"We have a partnership - you want to look at the world through a health lens, how can we help you do that meaningfully?”, that's a question Claire Gram, commonly asks the community leaders she works with in her role in Population Health at VCH.
Claire and her coworkers work with communities to help them learn and build capacity, empowering them to improve people’s health by focusing on the social determinants of health.
Many factors have an influence on health. In addition to our individual genetics and lifestyle choices, where we are born, grow, live, work and age also have an important influence on our health.
The main determinants of health include:
- Income and social status
- Employment and working conditions
- Education and literacy
- Childhood experiences
- Physical environments
- Social supports and coping skills
- Healthy behaviours
- Access to health services
- Biology and genetic endowment
Local governments can create policies and programs that have a large effect on the determinants of health.
Claire’s team has Healthy Communities Collaboration Agreements with 12 of 14 municipalities, and other types of partnerships with other communities.
Claire describes these agreements as bilateral partnerships—a conversation where both parties identify priority areas and projects that would benefit from collaboration. While each agreement is different, they all hold an annual check-up at which, VCH, municipal staff, and council reflect on the past year and prioritize for the future.
Claire explains that when VCH sees a topic emerge, they work with outside partners to generate knowledge and data to first assess the topic, and then work with local governments to take action.
VCH works with the National Collaborating Centre for Environmental Health, the BC Healthy Built Environment Alliance, and the BC Alliance for Healthy Living, amongst others. VCH then shares the materials developed through these collaborations through partners like PlanH, a partnership between the BC Healthy Communities Society and the BC Ministry of Health, that can help share the knowledge widely.
In 2014 Squamish was getting ready to review its official community plan, an overarching guide used by City Council and City staff for decision making on planning and land management issues. Through the collaboration with Squamish, VCH, and other key partners, at a joint learning event, early childhood development was brought up as a priority area.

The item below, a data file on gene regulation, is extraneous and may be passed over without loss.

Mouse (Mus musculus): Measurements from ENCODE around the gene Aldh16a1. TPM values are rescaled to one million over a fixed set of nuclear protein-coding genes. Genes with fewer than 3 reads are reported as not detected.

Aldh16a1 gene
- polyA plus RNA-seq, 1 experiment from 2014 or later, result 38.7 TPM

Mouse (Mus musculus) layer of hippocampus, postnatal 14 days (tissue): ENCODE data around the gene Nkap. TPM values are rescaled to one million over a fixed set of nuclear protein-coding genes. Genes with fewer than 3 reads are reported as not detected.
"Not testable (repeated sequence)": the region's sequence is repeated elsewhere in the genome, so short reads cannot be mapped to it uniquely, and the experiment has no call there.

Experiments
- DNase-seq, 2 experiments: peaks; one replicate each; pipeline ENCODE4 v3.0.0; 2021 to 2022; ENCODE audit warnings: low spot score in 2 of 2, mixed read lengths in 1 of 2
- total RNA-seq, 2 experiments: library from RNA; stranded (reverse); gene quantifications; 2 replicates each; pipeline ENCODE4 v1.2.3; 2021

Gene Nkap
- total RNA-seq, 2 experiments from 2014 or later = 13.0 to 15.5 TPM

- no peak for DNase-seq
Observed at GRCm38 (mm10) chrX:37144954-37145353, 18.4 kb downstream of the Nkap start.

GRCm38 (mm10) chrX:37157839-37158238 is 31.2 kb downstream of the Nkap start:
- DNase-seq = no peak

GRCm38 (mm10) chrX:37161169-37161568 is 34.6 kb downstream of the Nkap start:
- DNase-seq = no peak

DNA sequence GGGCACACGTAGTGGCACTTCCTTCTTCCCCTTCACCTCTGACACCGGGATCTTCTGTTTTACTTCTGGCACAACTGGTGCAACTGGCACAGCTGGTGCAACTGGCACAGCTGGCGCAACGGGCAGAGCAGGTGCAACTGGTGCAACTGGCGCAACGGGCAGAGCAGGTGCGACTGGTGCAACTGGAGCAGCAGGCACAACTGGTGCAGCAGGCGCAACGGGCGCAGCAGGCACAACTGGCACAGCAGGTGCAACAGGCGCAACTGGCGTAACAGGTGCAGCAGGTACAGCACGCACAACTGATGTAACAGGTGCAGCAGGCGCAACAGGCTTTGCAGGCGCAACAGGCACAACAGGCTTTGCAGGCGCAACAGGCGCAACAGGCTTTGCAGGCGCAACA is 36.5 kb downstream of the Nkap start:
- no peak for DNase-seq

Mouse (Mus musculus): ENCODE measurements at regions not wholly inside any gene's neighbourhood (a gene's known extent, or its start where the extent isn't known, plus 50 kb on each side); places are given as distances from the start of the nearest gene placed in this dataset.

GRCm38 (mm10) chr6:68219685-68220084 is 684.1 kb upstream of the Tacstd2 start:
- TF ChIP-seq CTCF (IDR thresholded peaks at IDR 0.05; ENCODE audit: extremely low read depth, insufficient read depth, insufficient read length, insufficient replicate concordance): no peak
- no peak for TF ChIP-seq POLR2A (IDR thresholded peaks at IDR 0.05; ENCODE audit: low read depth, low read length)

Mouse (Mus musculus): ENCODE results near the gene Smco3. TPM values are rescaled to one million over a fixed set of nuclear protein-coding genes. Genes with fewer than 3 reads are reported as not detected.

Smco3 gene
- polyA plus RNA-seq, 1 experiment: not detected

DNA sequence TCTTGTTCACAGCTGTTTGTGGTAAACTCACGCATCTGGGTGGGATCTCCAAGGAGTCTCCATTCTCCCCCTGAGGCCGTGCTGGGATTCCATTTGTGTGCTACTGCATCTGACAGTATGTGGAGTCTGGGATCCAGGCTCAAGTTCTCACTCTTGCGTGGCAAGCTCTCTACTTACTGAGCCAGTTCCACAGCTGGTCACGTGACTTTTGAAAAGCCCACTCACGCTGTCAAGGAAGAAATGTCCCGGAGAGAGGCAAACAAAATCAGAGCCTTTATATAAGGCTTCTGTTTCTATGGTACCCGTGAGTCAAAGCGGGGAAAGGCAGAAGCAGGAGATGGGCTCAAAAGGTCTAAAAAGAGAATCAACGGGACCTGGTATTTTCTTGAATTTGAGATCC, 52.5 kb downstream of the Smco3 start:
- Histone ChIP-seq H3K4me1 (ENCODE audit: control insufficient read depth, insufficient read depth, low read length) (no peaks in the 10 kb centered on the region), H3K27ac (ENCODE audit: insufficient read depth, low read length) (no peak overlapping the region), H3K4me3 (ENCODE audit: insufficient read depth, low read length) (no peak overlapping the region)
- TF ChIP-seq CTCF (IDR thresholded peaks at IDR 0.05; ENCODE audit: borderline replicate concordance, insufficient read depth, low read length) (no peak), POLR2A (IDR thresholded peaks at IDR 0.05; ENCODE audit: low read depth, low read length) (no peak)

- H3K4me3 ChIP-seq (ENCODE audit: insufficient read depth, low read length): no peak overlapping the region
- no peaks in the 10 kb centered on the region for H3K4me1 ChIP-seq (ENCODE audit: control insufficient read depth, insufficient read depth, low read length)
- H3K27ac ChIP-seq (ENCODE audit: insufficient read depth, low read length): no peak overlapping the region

“It was an A-ha moment for council,” said Patricia Heintzman, Mayor of the District of Squamish. “I remember sitting in the room, seeing the staff, everyone thinking we live in the most beautiful, happy place, and then we saw the statistics about the vulnerability of our children entering kindergarten. We had to act.”
Collaborating with VCH, the District of Squamish included healthy community goals, objectives and policies, as well as a variety of evidence-based measures in their new official community plan. A Children’s Charter was created and integrated into the community plan.
At the end of 2017 the collaboration agreement formally ended. But the partnership between VCH and Squamish continues, with the District re-examining their health priorities annually and determining what actions they plan to undertake.
“We initially signed that community collaboration agreement,” said Heintzman, “because it helped clarify our goals and create a new relationship. Now, collaborating with VCH is embedded in our culture. Whether we are talking about early childhood development or diabetes, we always think about how we want to build the town in collaboration with VCH.”
VCH’s healthy communities teams have helped communities achieve remarkable things. In Squamish, the United Way’s Avenues of Change program committed to invest $400,000 in early childhood development. United Way made this investment because of the collaborative work between Squamish and VCH, and the need for collective action as evidenced by local health data.
“It’s hard to believe we ever planned our community or made big decisions without collaborating with VCH,” said Heintzman. “I think every community should be doing this, and I think it’s only the beginning of this new way of building communities.”
Story written by BC Healthy Communities and VCH.